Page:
USC faculty and staff have come together in an effort to advocate for a bill that would provide paid parental leave at the university.
Bill S.11, also known as the family leave bill, proposes that state employees receive six weeks of paid leave after “the birth of a newborn biological child to an eligible state employee or after a co-parent’s birth of a newborn child or fostering a child in state custody."
This would mark a change from current USC policies which offer full-time employees who have worked at USC for at least a year 12 work weeks of unpaid leave for the arrival of a child.
The Provost's Advisory Committee on Women's Initiatives decided to take action in the form of a walk to the State House on March 15in support of bill H.3560. This bill proposed 12 weeks of paid leave for state employees, but it has been reduced and changed into bill S.11 which offers the aforementioned six weeks of paid leave.
Participating faculty and staff gathered at the State House as well as the Horseshoe to advocate for the bill.
“We gathered some of the story contributors to speak to their story verbally in front of the Gamecock community. And Catherine (Flowers) and I shared our stories, and then walked over to the State House grounds,” Sarah Barnett, an academic advisor at the USC Honors College, said.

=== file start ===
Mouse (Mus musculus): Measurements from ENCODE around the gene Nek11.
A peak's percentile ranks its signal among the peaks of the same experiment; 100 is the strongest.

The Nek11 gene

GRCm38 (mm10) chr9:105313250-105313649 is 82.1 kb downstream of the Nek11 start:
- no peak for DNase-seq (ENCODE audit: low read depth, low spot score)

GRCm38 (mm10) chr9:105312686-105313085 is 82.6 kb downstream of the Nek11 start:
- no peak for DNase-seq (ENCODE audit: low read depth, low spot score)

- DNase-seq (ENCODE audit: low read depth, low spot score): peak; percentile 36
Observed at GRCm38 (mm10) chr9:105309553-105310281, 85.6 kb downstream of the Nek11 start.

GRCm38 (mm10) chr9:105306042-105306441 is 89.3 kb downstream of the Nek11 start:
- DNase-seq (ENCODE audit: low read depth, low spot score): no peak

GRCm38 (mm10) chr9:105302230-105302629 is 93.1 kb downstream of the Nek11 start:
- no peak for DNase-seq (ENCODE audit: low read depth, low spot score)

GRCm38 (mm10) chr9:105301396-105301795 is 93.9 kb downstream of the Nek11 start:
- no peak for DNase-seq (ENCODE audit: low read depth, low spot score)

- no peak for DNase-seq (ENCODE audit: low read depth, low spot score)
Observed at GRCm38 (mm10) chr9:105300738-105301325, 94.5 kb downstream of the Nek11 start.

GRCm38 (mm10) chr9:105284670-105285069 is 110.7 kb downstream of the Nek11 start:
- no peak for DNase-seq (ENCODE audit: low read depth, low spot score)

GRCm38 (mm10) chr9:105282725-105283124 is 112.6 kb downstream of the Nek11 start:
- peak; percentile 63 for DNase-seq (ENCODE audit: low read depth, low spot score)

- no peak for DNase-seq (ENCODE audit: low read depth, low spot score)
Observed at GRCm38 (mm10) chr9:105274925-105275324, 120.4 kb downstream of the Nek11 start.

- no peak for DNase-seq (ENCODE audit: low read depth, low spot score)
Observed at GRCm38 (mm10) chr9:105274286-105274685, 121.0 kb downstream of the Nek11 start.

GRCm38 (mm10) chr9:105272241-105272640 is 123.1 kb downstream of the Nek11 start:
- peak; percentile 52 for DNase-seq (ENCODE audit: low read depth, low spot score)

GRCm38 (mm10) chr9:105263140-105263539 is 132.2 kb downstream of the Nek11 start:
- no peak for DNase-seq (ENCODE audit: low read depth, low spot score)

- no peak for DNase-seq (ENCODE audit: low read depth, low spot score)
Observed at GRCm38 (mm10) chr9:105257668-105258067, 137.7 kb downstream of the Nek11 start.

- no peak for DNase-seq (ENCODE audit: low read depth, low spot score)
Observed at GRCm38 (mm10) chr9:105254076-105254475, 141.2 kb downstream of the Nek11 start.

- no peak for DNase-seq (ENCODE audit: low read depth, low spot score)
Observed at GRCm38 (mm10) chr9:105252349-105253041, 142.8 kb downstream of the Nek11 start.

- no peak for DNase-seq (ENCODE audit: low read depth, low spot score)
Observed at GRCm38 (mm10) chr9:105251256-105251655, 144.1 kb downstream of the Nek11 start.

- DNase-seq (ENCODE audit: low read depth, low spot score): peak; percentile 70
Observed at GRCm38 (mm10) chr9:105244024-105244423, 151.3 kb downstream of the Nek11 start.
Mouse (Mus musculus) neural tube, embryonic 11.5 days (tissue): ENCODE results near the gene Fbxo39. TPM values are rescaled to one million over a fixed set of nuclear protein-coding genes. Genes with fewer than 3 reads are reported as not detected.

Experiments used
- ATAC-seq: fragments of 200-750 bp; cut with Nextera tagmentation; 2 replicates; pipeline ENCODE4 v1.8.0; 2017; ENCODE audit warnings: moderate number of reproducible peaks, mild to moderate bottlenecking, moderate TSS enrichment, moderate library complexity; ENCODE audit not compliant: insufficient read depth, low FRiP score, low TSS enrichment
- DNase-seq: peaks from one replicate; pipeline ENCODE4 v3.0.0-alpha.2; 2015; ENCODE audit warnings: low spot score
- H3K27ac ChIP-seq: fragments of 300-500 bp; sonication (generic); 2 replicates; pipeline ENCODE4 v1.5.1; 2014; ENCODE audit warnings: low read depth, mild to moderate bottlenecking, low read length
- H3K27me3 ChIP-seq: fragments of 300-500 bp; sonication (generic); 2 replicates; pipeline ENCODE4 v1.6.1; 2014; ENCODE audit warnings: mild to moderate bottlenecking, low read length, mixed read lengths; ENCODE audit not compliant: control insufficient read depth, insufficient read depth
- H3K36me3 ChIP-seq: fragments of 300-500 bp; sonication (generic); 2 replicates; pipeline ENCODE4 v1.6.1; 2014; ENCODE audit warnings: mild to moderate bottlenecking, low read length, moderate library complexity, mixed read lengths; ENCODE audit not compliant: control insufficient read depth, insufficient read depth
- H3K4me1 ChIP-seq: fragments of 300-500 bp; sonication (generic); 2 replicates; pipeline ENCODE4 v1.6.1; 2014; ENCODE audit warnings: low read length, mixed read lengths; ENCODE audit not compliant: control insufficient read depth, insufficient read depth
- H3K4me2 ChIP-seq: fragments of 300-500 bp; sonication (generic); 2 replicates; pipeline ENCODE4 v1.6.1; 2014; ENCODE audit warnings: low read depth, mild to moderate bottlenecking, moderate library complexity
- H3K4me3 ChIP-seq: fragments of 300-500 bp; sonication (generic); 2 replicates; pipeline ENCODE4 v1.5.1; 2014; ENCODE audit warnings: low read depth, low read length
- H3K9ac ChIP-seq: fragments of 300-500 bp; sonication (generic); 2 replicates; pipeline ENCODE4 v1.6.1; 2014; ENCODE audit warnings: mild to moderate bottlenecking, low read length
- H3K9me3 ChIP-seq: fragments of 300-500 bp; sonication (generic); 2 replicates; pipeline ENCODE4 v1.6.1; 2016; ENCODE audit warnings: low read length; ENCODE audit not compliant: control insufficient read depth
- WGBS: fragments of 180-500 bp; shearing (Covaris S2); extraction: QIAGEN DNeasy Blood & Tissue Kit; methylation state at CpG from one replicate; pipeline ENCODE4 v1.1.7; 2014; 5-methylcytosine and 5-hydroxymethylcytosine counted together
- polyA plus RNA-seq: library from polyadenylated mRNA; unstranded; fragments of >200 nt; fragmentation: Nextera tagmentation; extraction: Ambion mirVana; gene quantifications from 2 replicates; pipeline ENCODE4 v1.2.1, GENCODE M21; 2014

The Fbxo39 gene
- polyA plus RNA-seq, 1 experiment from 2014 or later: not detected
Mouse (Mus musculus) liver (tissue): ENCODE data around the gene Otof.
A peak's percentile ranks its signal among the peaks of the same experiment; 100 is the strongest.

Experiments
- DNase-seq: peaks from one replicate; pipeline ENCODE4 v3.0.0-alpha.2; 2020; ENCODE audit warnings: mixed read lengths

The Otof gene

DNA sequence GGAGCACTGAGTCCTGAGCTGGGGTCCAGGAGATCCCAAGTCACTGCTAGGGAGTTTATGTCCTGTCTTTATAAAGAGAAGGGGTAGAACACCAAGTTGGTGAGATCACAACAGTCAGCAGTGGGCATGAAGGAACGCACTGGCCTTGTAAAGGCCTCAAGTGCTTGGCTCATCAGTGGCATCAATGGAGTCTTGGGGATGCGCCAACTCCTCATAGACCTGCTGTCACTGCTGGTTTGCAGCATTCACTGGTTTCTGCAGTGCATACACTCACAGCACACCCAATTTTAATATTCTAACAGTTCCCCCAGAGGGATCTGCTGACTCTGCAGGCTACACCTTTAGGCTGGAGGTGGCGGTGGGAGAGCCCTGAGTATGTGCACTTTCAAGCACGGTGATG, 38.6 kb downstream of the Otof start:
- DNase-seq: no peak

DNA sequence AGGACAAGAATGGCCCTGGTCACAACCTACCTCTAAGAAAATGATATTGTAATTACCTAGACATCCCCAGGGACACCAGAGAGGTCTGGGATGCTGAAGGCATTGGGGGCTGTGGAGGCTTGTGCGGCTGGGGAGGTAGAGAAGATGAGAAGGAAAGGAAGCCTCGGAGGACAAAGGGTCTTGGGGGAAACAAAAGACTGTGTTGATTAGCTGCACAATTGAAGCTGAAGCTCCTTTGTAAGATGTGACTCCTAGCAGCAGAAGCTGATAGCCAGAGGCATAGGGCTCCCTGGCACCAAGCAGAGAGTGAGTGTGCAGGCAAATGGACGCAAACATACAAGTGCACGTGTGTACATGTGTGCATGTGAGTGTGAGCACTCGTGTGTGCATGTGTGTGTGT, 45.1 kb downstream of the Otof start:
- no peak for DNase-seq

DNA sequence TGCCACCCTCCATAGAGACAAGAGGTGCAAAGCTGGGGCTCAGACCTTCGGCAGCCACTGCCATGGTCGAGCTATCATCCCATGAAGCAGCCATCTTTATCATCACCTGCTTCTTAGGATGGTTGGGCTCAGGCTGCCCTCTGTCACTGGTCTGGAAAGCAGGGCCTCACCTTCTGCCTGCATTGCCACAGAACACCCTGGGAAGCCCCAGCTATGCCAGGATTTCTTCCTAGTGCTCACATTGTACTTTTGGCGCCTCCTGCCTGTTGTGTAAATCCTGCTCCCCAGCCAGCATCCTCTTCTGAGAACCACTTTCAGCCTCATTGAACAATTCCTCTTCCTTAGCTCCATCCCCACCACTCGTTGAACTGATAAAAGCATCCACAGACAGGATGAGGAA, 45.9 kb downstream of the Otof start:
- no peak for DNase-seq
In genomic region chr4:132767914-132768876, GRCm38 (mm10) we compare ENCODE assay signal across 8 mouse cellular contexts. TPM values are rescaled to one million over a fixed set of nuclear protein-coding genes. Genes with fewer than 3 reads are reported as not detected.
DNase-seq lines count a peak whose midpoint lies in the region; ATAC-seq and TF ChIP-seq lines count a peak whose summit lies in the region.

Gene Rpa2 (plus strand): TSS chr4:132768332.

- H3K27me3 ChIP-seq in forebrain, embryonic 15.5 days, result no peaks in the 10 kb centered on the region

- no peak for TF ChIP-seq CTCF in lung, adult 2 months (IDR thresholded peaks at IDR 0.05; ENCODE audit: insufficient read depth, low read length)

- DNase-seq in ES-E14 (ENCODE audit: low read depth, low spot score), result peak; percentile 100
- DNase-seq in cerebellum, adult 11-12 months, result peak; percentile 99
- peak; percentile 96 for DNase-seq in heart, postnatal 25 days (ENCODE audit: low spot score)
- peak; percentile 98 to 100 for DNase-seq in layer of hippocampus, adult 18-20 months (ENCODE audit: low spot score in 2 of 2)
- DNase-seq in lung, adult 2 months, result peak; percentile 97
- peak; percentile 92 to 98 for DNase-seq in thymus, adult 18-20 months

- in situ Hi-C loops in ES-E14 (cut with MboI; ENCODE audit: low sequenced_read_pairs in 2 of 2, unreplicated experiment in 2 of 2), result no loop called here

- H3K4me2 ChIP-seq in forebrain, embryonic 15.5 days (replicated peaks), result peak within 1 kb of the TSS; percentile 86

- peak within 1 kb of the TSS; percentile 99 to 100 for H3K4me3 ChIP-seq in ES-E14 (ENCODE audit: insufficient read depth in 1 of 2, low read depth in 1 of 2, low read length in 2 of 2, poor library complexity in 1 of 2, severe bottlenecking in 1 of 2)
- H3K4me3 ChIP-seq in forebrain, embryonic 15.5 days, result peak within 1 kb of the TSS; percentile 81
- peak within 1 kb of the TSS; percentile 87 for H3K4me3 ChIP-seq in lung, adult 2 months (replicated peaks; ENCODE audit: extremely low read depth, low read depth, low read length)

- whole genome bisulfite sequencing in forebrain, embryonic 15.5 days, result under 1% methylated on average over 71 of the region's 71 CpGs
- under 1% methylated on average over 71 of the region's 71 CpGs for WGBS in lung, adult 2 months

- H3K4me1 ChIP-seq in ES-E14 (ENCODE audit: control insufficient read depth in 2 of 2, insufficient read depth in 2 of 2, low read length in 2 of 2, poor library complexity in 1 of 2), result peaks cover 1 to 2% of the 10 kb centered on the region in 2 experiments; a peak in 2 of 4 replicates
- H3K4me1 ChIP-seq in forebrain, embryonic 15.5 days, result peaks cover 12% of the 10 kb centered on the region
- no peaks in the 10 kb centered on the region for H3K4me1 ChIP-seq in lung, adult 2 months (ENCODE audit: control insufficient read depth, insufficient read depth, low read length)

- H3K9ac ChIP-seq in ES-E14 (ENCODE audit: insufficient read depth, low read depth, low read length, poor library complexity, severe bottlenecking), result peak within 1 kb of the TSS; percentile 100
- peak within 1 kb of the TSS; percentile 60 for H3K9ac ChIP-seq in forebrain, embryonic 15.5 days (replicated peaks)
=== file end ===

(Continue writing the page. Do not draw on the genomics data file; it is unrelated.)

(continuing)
Some USC employees have been directly affected by this policy, saying returning to work too soon after giving birth took a toll on their mental health.
“I still felt pressured to come back at around 10 weeks and because of that ended up, I think, really setting myself back with a lot of mental health challenges that I may not have faced if I’d had the time that I needed to really recover, not just physically, but mentally, from giving birth,” protest organizer and Assistant Director for Campus Partnerships in University 101 programs Catherine Flowers said.
This policy also applies to those adopting a child. Barnett recently adopted a 16 year old, but had been putting off the adoption until she accumulated enough leave to properly welcome her child.
“I was non-parenting because I didn’t have enough leave to start a family,” Barnett said, "I'm not going to start a family and have to come back in two weeks,".
Despite support for S.11, some faculty believe the six weeks being offered is not enough.
"I think that there should be some built-in flexibility for people that need additional time and creative ways to let them work in a way that would fulfill some of the duties and still be able to take extra time at home as well," women and gender studies professor Kathryn Luchok said.
The bill passed unanimously in the State Senate and has been read in the House. Meanwhile, faculty and staff look forward to the future of parental leave in South Carolina.
“One thing that I truly hope that we start seeing, not just as a university but as a country as a whole, is that we can really start looking at this paid parental leave as a public good," Flowers said.